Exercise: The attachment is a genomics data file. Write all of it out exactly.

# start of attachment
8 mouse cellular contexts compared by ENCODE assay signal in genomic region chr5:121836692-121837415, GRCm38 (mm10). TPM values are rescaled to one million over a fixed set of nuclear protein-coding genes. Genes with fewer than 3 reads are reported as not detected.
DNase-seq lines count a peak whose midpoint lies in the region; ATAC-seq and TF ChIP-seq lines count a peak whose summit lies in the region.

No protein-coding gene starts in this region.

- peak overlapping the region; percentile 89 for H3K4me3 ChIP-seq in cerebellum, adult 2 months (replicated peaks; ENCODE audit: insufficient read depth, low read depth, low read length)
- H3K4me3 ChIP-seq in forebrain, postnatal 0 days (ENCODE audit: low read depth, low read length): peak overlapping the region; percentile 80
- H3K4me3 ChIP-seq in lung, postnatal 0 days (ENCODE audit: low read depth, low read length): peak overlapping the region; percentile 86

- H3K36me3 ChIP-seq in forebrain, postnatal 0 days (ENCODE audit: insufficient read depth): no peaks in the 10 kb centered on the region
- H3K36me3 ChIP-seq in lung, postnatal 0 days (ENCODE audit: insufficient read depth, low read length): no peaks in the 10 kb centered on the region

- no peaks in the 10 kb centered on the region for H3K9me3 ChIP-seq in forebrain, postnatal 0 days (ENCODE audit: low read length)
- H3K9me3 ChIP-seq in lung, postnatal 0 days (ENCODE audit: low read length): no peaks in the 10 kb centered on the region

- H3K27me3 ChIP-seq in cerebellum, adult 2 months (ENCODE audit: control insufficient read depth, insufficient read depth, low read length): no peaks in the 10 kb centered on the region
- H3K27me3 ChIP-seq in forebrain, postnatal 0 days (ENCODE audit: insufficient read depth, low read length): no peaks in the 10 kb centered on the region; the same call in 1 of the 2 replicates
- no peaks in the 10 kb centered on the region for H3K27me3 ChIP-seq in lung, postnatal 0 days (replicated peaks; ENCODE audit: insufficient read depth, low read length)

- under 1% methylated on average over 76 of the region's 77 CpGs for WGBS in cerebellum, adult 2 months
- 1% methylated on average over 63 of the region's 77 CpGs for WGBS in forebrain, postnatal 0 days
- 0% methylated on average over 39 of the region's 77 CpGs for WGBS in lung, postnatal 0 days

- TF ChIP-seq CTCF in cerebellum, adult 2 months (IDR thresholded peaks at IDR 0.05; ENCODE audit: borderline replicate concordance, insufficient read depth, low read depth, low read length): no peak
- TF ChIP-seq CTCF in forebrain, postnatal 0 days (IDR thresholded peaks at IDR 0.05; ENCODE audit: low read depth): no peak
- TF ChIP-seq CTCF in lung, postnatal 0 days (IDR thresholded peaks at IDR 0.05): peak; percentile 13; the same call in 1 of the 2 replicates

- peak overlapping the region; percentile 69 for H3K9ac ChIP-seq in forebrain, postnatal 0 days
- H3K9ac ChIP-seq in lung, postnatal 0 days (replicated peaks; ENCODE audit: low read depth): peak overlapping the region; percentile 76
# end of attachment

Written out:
8 mouse cellular contexts compared by ENCODE assay signal in genomic region chr5:121836692-121837415, GRCm38 (mm10). TPM values are rescaled to one million over a fixed set of nuclear protein-coding genes. Genes with fewer than 3 reads are reported as not detected.
DNase-seq lines count a peak whose midpoint lies in the region; ATAC-seq and TF ChIP-seq lines count a peak whose summit lies in the region.

No protein-coding gene starts in this region.

- peak overlapping the region; percentile 89 for H3K4me3 ChIP-seq in cerebellum, adult 2 months (replicated peaks; ENCODE audit: insufficient read depth, low read depth, low read length)
- H3K4me3 ChIP-seq in forebrain, postnatal 0 days (ENCODE audit: low read depth, low read length): peak overlapping the region; percentile 80
- H3K4me3 ChIP-seq in lung, postnatal 0 days (ENCODE audit: low read depth, low read length): peak overlapping the region; percentile 86

- H3K36me3 ChIP-seq in forebrain, postnatal 0 days (ENCODE audit: insufficient read depth): no peaks in the 10 kb centered on the region
- H3K36me3 ChIP-seq in lung, postnatal 0 days (ENCODE audit: insufficient read depth, low read length): no peaks in the 10 kb centered on the region

- no peaks in the 10 kb centered on the region for H3K9me3 ChIP-seq in forebrain, postnatal 0 days (ENCODE audit: low read length)
- H3K9me3 ChIP-seq in lung, postnatal 0 days (ENCODE audit: low read length): no peaks in the 10 kb centered on the region

- H3K27me3 ChIP-seq in cerebellum, adult 2 months (ENCODE audit: control insufficient read depth, insufficient read depth, low read length): no peaks in the 10 kb centered on the region
- H3K27me3 ChIP-seq in forebrain, postnatal 0 days (ENCODE audit: insufficient read depth, low read length): no peaks in the 10 kb centered on the region; the same call in 1 of the 2 replicates
- no peaks in the 10 kb centered on the region for H3K27me3 ChIP-seq in lung, postnatal 0 days (replicated peaks; ENCODE audit: insufficient read depth, low read length)

- under 1% methylated on average over 76 of the region's 77 CpGs for WGBS in cerebellum, adult 2 months
- 1% methylated on average over 63 of the region's 77 CpGs for WGBS in forebrain, postnatal 0 days
- 0% methylated on average over 39 of the region's 77 CpGs for WGBS in lung, postnatal 0 days

- TF ChIP-seq CTCF in cerebellum, adult 2 months (IDR thresholded peaks at IDR 0.05; ENCODE audit: borderline replicate concordance, insufficient read depth, low read depth, low read length): no peak
- TF ChIP-seq CTCF in forebrain, postnatal 0 days (IDR thresholded peaks at IDR 0.05; ENCODE audit: low read depth): no peak
- TF ChIP-seq CTCF in lung, postnatal 0 days (IDR thresholded peaks at IDR 0.05): peak; percentile 13; the same call in 1 of the 2 replicates

- peak overlapping the region; percentile 69 for H3K9ac ChIP-seq in forebrain, postnatal 0 days
- H3K9ac ChIP-seq in lung, postnatal 0 days (replicated peaks; ENCODE audit: low read depth): peak overlapping the region; percentile 76